Hackney Council has scrapped a consultation on a proposed licensing policy after finding mistakes on an important document.

The borough had proposed a bylaw that would close new pubs, bars and nightclubs at midnight and prevent licences from being granted in certain areas following concerns about the impact of Hackney’s booming late night economy on residents.

Licensing chair Emma Plouviez said: “Unfortunately there was a minor error in the published consultation document. Although this was not related to the part of the consultation affecting nightclub opening hours, which is what we know has caused the most concern, we want to ensure that everyone who takes the time to respond to any council consultation can have confidence that they did so with the full facts.

“We needed to decide whether to correct the mistake and extend the current consultation, or take the opportunity to take a step back and re-consult on a new draft policy that we hope both residents and businesses will be able to support.

“Hackney’s creative and night time economy is famous worldwide and brings valuable investment and employment into the borough, but first and foremost Hackney is a place for people to live. Balancing the needs of the night time economy with the rights of our residents to live in a peaceful and safe environment is one of the biggest challenges facing our borough.”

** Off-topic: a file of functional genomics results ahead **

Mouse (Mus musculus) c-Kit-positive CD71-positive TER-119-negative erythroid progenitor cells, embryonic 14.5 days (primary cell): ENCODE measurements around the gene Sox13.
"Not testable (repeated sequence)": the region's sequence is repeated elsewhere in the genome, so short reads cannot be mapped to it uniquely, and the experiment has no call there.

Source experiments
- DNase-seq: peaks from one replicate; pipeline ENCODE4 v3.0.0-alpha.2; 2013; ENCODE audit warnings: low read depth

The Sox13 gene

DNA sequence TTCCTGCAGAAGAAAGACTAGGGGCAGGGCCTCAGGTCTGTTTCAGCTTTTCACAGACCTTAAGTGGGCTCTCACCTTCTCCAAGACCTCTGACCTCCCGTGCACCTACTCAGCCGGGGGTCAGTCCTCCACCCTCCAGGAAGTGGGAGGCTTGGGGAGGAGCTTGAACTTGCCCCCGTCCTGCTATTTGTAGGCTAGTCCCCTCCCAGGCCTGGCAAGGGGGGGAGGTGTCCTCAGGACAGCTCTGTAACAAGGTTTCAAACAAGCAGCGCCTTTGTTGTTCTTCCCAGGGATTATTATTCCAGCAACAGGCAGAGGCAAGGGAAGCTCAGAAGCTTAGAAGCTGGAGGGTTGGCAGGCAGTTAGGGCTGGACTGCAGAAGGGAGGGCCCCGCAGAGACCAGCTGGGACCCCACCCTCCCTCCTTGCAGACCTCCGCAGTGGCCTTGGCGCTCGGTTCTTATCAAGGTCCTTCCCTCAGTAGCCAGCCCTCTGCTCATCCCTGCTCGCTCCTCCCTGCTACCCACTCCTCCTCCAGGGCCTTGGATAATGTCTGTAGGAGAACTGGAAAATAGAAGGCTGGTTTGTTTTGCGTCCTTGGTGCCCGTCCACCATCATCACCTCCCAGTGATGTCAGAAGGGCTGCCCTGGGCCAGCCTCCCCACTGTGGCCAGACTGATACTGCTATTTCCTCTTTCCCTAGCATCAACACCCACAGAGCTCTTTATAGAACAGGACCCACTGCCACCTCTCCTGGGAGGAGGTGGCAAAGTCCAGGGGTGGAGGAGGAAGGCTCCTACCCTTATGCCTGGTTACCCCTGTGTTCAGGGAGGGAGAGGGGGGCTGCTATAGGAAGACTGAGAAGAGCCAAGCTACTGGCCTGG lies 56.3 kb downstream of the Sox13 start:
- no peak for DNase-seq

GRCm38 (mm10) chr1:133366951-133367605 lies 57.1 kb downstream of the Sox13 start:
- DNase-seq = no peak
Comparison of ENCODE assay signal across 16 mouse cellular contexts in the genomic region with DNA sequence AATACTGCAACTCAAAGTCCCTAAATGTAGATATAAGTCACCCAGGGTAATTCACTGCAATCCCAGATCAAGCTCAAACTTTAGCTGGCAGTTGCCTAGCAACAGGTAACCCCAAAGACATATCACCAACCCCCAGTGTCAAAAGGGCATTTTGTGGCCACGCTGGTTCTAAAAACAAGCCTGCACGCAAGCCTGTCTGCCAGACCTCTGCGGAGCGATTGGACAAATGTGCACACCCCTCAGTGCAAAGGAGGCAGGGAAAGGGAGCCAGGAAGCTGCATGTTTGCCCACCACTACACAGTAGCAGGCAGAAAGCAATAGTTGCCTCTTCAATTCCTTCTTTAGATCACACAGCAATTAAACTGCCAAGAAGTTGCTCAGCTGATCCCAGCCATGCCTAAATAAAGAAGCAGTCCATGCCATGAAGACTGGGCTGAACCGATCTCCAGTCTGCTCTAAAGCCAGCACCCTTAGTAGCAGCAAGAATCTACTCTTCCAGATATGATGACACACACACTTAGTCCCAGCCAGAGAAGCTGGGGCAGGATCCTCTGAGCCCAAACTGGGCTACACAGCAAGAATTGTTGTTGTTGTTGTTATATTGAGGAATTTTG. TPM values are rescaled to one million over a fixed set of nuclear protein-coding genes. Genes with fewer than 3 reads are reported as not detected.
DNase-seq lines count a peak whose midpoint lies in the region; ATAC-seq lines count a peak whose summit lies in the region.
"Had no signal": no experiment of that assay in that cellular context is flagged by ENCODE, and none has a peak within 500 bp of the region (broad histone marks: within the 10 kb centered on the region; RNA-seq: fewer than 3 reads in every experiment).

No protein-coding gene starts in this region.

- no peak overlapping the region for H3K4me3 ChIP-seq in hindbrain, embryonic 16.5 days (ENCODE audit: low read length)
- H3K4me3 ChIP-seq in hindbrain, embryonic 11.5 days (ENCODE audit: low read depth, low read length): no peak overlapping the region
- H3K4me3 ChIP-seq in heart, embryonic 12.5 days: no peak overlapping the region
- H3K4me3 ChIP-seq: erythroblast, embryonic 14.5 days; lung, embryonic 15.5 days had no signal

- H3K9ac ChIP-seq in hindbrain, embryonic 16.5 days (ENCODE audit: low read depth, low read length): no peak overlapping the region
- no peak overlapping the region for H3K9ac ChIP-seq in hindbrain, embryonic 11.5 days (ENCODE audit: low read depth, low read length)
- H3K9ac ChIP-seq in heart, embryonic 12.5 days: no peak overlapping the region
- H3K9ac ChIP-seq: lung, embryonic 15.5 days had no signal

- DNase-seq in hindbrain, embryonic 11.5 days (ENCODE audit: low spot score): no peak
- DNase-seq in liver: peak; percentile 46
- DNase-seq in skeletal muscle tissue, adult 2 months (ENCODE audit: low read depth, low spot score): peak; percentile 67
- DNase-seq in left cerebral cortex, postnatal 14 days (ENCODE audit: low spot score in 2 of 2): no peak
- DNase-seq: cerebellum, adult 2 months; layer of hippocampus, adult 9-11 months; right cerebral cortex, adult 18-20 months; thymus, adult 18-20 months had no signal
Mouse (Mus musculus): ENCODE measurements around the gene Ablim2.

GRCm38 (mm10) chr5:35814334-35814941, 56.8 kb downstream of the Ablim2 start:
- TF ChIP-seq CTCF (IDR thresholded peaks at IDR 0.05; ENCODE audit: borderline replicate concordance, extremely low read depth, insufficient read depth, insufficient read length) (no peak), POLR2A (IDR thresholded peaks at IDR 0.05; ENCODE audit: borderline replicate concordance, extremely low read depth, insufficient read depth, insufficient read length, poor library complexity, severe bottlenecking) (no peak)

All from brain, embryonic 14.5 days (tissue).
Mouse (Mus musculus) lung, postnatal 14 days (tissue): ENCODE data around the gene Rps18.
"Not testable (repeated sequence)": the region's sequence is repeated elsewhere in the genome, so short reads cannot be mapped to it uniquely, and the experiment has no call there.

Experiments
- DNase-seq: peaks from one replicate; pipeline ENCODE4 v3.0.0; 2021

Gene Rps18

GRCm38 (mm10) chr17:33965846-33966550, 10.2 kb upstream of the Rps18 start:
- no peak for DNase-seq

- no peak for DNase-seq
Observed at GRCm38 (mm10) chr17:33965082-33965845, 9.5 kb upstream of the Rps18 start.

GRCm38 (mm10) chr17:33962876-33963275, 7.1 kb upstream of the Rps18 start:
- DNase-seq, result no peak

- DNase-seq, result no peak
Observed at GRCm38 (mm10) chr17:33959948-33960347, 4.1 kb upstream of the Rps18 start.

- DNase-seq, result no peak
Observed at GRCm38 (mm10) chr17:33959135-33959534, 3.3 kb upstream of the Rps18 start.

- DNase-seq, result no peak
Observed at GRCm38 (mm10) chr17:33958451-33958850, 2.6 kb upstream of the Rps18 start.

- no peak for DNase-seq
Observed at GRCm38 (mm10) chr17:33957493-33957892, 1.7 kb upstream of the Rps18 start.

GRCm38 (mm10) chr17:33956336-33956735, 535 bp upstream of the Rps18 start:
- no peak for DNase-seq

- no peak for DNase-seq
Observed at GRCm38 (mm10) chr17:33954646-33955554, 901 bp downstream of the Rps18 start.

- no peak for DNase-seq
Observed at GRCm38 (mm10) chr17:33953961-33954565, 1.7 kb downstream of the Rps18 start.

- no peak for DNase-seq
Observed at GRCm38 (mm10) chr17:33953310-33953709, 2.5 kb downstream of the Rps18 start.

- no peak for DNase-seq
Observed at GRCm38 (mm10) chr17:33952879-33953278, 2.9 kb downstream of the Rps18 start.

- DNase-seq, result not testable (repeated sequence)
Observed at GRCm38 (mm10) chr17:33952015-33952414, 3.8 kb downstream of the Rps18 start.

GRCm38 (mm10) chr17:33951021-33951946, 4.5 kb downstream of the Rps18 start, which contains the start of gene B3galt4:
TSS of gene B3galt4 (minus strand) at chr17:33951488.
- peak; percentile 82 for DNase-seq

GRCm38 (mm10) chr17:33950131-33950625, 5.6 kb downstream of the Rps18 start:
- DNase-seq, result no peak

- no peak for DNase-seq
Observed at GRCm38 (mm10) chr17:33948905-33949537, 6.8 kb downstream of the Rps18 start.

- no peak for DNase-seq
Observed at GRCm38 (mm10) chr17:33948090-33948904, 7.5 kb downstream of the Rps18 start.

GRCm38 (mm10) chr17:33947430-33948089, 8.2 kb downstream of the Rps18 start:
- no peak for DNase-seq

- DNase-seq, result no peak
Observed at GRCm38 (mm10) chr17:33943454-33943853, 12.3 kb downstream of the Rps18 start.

However, according to a local newspaper, music and dance venues would be forced to close at 11pm rather than midnight as stated in the consultation.

The council is now proposing that the borough’s current policy be readopted and the consultation delayed until 2016, and says it plans to launch a high profile public debate on the borough’s nighttime economy.

Jonathan Smith, partner at licensing law specialist Poppleston Allen said: “Hackney Council has decided to ‘take a step back’ from their current consultation in respect of the 2016 Statement of Licensing Policy, following the discovery of an error in the consultation document, according to an official statement published on Hackney’s website.

“The consultation included a proposal to increase Hackney’s Shoreditch Special Policy Area, where there is a policy presumption that new premises licence and full variation applications will be refused unless they can demonstrate that the proposal will not add to cumulative impact in the area. In addition, there was a proposal to introduce a borough-wide hours policy, with rebuttable suggested maximum terminal hours depending on the type of premises and its location in the borough.”